A girl and her cat take on the world with nothing more than a cup of tea and a good book and enough dreams to fill the universe.
Even though the days are getting longer, I am still doing quite a lot of my running in the dark. I head out either at 5 AM or at 6 PM and I run in the dark and the quiet. My reflective vest and blinking lights and headlamp help to make sure that I am a visible target for cars to avoid and help to minimally illuminate my way. With my most common mileage being in the 5 mile range, I have quite a bit of time to look around my sleepy town. I know which houses wake up early to let out their dogs and I know who shovels their sidewalk in the evening and who does it in the morning. I’m beginning to recognize the comings and goings of vehicles, though I have no idea where they are coming and going from. There is something wonderfully eerie about being the only one out.
Oftentimes on the tail ends of my runs, I catch myself looking up. The full moon isn’t until much later this month, so I have a full sky to see. It’s in those moments that I’m happy I live in a small town in a huge state with a small population. Our skies are dark and I can pick out the Milky Way as I run. I like to try and find different constellations or I just let the silence of the early morning or the dark evening find that peacefulness within me as I look up and just enjoy the splendor of a brilliantly jeweled night sky. It’s marvelous and, while I’m looking forward to running in the light of day, I am enjoying the brilliance of the winter night sky and I will miss it as the days slip away to sunshine.
The night sky is one of the gifts my pursuit of 1000 miles by December 31st has given me, but so is the snowy run. Recently we had a lovely little snow storm settle down over us and give us maybe a foot or so of snow. When I went out to run my six miles after school, I was more than happy that we didn’t have after school activities and that I would be able to run it in the daylight. Snow and ice are hard enough by themselves, I didn’t want to risk life and limb in the dark. One of my favorite things about running in bad weather is the strange looks you accumulate. One of my students drove by and he seemed shocked to see me actually out and running. I raced a 4-wheeler that was plowing sidewalks. I even tried to take a mid-snowy run selfie which almost failed horribly when I slipped. Stationary selfies work best it seems. The snowy run on Monday was tremendous fun.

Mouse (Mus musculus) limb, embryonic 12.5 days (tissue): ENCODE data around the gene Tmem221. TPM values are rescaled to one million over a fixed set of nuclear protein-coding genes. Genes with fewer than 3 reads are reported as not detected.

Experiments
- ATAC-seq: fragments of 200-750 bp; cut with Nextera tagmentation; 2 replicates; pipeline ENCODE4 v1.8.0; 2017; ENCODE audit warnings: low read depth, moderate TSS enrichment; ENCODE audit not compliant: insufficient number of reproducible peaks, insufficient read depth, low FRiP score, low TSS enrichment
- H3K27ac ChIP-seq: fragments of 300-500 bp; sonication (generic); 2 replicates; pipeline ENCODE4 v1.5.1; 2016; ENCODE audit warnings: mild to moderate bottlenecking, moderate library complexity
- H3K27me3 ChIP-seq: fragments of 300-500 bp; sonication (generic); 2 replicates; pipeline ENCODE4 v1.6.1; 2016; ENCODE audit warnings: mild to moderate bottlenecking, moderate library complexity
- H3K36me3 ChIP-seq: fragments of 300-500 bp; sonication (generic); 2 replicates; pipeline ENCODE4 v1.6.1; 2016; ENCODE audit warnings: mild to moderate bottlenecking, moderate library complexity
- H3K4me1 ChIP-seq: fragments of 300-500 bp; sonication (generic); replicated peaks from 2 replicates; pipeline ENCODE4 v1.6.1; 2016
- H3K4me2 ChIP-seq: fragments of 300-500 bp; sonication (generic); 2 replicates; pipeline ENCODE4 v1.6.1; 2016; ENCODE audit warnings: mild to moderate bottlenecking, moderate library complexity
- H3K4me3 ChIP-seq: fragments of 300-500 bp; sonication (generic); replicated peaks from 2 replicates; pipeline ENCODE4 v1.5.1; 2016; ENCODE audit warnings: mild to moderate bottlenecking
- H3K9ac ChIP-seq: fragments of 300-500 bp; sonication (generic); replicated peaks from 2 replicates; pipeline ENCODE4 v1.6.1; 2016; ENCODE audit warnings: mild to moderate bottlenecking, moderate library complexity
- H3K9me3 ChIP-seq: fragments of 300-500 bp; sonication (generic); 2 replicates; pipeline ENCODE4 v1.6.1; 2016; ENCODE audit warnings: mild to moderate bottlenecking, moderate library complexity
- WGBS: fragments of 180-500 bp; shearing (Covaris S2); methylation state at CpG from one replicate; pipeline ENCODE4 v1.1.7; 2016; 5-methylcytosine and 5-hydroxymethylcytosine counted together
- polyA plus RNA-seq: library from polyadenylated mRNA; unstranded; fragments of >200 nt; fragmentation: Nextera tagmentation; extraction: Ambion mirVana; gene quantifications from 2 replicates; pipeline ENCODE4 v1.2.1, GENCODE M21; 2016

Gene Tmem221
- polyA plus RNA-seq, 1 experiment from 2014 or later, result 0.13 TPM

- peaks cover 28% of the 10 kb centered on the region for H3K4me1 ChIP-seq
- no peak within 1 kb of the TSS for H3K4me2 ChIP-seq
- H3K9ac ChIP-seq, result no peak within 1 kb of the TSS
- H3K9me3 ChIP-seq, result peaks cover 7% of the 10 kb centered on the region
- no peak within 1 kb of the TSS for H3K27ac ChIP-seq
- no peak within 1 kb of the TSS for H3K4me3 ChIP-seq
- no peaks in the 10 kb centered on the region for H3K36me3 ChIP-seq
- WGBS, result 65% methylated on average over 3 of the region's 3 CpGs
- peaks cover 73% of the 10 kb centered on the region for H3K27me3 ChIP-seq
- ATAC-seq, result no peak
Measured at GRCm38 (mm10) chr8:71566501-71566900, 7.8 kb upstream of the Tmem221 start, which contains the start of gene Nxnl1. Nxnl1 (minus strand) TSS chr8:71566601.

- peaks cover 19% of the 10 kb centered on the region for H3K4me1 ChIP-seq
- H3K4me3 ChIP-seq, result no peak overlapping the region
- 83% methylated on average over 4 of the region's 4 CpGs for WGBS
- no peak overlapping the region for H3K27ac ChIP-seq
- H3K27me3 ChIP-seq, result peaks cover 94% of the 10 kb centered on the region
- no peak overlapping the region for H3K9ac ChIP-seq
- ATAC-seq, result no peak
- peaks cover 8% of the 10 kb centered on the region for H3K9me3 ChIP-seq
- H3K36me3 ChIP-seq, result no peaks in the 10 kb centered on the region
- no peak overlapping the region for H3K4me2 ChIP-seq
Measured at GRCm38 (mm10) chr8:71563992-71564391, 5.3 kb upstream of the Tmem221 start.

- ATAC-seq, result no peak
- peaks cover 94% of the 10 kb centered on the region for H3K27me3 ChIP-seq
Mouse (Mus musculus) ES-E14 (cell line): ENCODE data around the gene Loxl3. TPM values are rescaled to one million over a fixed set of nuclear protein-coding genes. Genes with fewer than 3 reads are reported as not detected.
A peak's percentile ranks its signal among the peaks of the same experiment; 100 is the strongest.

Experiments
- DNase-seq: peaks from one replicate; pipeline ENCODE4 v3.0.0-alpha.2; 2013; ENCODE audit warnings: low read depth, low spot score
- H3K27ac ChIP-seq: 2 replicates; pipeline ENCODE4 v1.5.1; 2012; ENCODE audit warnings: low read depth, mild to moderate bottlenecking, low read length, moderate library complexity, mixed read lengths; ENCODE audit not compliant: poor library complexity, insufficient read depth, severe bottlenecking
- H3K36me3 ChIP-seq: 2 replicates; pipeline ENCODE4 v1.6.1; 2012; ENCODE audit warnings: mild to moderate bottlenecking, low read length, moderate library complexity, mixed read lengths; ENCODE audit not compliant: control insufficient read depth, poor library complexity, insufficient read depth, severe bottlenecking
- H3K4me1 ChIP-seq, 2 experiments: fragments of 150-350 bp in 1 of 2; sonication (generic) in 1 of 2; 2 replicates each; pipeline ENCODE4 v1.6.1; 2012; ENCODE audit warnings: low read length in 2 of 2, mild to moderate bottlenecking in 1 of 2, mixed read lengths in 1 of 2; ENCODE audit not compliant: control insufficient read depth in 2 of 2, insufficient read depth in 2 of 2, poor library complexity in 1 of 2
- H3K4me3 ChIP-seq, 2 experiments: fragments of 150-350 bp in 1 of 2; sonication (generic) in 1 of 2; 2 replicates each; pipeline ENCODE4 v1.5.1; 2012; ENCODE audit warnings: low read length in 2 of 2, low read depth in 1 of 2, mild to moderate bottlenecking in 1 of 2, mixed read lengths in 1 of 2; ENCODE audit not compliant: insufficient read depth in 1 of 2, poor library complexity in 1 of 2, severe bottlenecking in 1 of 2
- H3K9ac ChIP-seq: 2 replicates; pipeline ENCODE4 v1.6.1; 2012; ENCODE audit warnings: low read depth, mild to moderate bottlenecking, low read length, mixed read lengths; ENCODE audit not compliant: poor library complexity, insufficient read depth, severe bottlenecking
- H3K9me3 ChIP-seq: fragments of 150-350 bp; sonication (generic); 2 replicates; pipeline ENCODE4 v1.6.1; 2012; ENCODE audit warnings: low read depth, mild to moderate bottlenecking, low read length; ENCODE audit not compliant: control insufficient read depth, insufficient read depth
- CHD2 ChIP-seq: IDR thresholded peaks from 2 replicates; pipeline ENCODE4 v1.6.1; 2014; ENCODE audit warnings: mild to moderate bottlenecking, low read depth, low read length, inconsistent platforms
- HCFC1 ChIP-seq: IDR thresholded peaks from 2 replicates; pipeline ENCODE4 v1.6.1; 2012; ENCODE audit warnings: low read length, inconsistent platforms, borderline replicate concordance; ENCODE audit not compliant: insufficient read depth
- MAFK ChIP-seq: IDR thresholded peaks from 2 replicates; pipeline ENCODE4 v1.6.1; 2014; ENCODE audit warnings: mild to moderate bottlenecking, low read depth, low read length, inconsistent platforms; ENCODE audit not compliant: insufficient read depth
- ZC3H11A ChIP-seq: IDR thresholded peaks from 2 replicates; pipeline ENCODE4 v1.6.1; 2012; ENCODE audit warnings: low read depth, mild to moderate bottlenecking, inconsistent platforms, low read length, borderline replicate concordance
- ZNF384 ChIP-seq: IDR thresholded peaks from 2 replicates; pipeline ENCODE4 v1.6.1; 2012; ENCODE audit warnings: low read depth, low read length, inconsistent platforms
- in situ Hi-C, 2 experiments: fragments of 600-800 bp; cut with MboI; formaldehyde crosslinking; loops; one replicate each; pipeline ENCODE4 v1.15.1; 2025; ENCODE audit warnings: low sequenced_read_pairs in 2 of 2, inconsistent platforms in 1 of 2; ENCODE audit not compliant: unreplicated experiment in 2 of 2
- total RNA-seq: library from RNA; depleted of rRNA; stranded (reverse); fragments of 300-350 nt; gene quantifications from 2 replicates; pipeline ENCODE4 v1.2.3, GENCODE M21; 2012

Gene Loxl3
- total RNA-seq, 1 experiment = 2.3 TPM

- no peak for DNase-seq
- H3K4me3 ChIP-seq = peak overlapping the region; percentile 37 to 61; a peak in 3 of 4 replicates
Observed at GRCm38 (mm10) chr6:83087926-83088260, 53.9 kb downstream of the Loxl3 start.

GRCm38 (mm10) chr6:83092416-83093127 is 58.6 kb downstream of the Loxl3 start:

The snowy run on Tuesday was not. My mileage decreased from 6 to 3 and every step was hard. I was taking advantage of the snow day and running during the day, but sunlight does very little to help with snow blindness. I couldn’t see if I was properly running in the car tracks or not, since our side roads do not get plowed. I couldn’t see because snow was blowing in my face and my glasses were fogging up. I slipped and tripped and struggled through the snow every inch of the 3 miles. I may have even cursed in frustration. The only thing that made that run bearable was seeing all of the little kids out playing in the snow. I saw them building snow ramps and dragging each other around through their yards on their sleds. I saw snowball fights and snowmen. They were all having a wonderful time and all of them waved at me or said hello. They were my constant reminder to take joy in the snow.
While I reached my 100 miles for the month of January, I still have another 900 to go, but I’m excited for all the running adventures I have yet to experience and for discovering the little things that make each run worth getting out the door.
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Brian Marggraf, Author of Dream Brother: A Novel, Independent publishing advocate, New York City dweller
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Stefan Falke photographs artists who live and work along the 2000 miles long U.S.- Mexico border to document the vibrant culture of the region on both sides. All photos © Stefan Falke (use with written permission by the author only)